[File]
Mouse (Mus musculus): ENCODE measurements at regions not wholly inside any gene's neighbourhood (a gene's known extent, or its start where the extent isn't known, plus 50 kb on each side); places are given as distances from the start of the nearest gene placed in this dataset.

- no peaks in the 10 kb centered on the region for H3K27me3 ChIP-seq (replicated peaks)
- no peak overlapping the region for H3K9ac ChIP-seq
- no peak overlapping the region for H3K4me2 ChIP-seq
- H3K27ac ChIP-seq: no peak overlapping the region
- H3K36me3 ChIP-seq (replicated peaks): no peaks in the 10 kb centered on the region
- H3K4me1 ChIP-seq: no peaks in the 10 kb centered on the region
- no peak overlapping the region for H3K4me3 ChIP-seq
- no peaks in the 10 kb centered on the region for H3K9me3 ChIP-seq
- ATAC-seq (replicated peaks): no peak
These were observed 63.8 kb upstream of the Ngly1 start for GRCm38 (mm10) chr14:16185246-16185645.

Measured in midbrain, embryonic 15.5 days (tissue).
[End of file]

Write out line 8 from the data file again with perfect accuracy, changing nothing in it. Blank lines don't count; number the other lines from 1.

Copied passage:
- no peak overlapping the region for H3K4me3 ChIP-seq